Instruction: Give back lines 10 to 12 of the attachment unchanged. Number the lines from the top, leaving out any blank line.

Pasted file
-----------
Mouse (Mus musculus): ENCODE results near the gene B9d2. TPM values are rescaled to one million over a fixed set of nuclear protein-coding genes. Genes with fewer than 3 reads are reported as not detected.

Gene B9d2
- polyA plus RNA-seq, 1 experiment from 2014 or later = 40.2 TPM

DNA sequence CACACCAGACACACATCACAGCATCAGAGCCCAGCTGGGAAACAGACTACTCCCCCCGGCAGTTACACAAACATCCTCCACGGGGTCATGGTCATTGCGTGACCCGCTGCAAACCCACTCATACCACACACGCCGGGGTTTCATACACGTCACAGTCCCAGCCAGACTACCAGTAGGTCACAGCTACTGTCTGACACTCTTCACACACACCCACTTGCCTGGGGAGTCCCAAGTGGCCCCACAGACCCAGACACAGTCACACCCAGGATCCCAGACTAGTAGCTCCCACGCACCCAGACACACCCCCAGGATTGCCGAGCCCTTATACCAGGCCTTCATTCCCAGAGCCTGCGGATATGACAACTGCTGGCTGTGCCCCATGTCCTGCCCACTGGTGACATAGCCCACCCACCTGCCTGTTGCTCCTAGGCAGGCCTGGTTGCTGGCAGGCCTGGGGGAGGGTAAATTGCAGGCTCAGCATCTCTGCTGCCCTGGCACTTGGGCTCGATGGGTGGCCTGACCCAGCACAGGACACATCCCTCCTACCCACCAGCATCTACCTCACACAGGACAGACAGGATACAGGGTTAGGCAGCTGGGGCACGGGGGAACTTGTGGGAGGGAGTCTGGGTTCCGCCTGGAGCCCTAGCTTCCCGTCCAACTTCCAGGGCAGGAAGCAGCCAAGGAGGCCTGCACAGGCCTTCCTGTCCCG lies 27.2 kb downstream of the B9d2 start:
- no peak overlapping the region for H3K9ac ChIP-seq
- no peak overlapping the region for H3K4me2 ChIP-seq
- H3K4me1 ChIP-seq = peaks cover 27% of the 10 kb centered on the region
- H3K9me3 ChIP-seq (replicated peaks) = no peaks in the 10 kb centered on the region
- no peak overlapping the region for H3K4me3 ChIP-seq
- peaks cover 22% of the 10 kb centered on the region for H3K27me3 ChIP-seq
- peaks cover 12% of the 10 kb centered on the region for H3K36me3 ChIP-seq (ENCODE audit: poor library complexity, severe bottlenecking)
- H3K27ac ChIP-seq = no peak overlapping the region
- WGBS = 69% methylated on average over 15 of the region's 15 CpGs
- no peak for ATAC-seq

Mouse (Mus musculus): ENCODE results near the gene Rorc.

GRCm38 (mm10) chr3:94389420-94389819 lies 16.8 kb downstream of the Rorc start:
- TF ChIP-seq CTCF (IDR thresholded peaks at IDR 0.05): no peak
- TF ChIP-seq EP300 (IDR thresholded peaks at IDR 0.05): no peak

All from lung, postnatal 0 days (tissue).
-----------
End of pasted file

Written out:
- peaks cover 22% of the 10 kb centered on the region for H3K27me3 ChIP-seq
- peaks cover 12% of the 10 kb centered on the region for H3K36me3 ChIP-seq (ENCODE audit: poor library complexity, severe bottlenecking)
- H3K27ac ChIP-seq = no peak overlapping the region